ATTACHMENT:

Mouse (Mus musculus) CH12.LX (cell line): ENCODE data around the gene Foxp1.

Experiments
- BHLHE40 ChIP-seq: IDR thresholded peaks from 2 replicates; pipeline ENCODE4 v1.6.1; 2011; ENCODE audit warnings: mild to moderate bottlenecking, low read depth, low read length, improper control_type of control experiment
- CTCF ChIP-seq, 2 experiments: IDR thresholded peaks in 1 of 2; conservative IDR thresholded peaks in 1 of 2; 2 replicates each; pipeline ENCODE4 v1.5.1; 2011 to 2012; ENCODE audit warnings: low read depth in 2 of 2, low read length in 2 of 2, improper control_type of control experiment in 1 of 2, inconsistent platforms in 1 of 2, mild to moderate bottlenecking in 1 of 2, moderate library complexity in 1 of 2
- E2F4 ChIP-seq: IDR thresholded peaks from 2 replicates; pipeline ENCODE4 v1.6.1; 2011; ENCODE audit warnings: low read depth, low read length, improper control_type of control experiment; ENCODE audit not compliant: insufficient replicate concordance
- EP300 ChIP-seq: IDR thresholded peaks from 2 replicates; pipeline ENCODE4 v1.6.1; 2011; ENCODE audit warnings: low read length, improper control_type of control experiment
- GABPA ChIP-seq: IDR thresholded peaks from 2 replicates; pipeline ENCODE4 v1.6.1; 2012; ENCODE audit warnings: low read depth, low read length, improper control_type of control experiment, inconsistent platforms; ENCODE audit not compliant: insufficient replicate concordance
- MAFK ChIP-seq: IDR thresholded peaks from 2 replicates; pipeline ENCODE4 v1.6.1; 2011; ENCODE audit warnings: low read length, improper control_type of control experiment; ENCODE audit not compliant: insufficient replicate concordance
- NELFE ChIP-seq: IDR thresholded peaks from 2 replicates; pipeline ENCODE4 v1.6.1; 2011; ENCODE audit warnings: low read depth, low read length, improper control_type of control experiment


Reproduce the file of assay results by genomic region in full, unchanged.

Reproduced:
Mouse (Mus musculus) CH12.LX (cell line): ENCODE data around the gene Foxp1.

Experiments
- BHLHE40 ChIP-seq: IDR thresholded peaks from 2 replicates; pipeline ENCODE4 v1.6.1; 2011; ENCODE audit warnings: mild to moderate bottlenecking, low read depth, low read length, improper control_type of control experiment
- CTCF ChIP-seq, 2 experiments: IDR thresholded peaks in 1 of 2; conservative IDR thresholded peaks in 1 of 2; 2 replicates each; pipeline ENCODE4 v1.5.1; 2011 to 2012; ENCODE audit warnings: low read depth in 2 of 2, low read length in 2 of 2, improper control_type of control experiment in 1 of 2, inconsistent platforms in 1 of 2, mild to moderate bottlenecking in 1 of 2, moderate library complexity in 1 of 2
- E2F4 ChIP-seq: IDR thresholded peaks from 2 replicates; pipeline ENCODE4 v1.6.1; 2011; ENCODE audit warnings: low read depth, low read length, improper control_type of control experiment; ENCODE audit not compliant: insufficient replicate concordance
- EP300 ChIP-seq: IDR thresholded peaks from 2 replicates; pipeline ENCODE4 v1.6.1; 2011; ENCODE audit warnings: low read length, improper control_type of control experiment
- GABPA ChIP-seq: IDR thresholded peaks from 2 replicates; pipeline ENCODE4 v1.6.1; 2012; ENCODE audit warnings: low read depth, low read length, improper control_type of control experiment, inconsistent platforms; ENCODE audit not compliant: insufficient replicate concordance
- MAFK ChIP-seq: IDR thresholded peaks from 2 replicates; pipeline ENCODE4 v1.6.1; 2011; ENCODE audit warnings: low read length, improper control_type of control experiment; ENCODE audit not compliant: insufficient replicate concordance
- NELFE ChIP-seq: IDR thresholded peaks from 2 replicates; pipeline ENCODE4 v1.6.1; 2011; ENCODE audit warnings: low read depth, low read length, improper control_type of control experiment